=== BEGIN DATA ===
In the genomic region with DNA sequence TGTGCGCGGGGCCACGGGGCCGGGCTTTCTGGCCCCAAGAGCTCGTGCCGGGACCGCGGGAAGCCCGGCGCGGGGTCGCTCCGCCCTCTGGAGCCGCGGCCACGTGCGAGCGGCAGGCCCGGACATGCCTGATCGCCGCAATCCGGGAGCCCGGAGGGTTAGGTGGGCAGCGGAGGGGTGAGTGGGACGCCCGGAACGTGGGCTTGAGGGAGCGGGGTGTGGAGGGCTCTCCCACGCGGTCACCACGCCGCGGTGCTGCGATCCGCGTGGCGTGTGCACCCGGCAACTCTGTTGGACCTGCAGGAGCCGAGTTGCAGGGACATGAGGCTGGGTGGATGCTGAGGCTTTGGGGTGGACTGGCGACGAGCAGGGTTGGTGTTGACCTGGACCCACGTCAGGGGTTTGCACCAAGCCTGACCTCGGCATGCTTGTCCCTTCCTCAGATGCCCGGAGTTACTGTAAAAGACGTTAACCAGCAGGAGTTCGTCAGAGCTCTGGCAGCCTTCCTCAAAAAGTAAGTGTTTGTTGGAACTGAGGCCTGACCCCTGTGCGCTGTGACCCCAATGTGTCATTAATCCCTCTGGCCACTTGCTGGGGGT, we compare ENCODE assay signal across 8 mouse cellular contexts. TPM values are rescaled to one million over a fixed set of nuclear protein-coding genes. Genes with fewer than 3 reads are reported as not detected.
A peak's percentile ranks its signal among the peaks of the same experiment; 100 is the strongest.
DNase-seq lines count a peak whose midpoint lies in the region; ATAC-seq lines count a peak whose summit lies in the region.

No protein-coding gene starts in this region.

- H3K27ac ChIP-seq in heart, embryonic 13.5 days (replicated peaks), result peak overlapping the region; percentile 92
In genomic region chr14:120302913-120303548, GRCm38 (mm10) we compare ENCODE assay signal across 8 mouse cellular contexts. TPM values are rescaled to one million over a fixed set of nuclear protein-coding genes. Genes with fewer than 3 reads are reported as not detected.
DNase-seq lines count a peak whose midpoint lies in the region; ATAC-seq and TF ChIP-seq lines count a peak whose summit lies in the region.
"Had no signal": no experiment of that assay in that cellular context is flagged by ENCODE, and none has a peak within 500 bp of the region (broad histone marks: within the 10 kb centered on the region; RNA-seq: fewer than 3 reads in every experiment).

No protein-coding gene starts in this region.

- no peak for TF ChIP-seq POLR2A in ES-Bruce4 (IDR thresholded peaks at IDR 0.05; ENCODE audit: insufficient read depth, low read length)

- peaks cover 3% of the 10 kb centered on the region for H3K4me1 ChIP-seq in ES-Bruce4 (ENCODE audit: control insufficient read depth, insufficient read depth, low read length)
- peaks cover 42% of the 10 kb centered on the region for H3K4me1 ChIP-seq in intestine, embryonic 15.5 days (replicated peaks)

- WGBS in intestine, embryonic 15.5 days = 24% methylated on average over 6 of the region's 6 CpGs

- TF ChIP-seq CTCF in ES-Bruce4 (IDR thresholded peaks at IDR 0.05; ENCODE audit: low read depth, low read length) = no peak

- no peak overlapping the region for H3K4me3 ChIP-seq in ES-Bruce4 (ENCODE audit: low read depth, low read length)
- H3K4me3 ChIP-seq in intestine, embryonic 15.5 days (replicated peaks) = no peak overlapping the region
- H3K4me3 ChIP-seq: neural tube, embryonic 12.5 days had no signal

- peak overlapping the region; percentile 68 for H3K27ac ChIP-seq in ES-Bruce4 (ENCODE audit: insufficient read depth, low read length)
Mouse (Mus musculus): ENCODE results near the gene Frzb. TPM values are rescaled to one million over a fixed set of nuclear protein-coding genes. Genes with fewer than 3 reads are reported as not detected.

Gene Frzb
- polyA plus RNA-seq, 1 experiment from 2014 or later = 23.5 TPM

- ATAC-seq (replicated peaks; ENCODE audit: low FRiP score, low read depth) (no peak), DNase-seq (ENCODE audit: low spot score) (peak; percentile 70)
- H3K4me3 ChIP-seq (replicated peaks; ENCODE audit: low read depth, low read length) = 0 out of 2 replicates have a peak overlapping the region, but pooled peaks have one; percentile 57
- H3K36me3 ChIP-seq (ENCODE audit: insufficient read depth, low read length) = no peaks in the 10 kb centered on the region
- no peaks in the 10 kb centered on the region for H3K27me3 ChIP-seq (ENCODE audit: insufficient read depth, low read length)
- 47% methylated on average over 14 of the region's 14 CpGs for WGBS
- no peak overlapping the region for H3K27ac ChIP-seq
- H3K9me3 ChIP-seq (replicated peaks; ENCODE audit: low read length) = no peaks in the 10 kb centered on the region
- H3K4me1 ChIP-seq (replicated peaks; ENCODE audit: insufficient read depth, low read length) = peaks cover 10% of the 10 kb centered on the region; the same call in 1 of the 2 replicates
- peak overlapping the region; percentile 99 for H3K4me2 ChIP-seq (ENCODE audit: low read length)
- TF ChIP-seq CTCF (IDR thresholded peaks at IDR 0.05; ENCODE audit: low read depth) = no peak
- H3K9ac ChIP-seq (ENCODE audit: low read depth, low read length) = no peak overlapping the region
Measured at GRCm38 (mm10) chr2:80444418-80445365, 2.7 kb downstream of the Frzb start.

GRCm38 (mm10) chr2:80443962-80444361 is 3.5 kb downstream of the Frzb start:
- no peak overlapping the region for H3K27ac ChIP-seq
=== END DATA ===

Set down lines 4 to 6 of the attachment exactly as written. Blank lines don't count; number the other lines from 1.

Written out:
No protein-coding gene starts in this region.

- H3K27ac ChIP-seq in heart, embryonic 13.5 days (replicated peaks), result peak overlapping the region; percentile 92
In genomic region chr14:120302913-120303548, GRCm38 (mm10) we compare ENCODE assay signal across 8 mouse cellular contexts. TPM values are rescaled to one million over a fixed set of nuclear protein-coding genes. Genes with fewer than 3 reads are reported as not detected.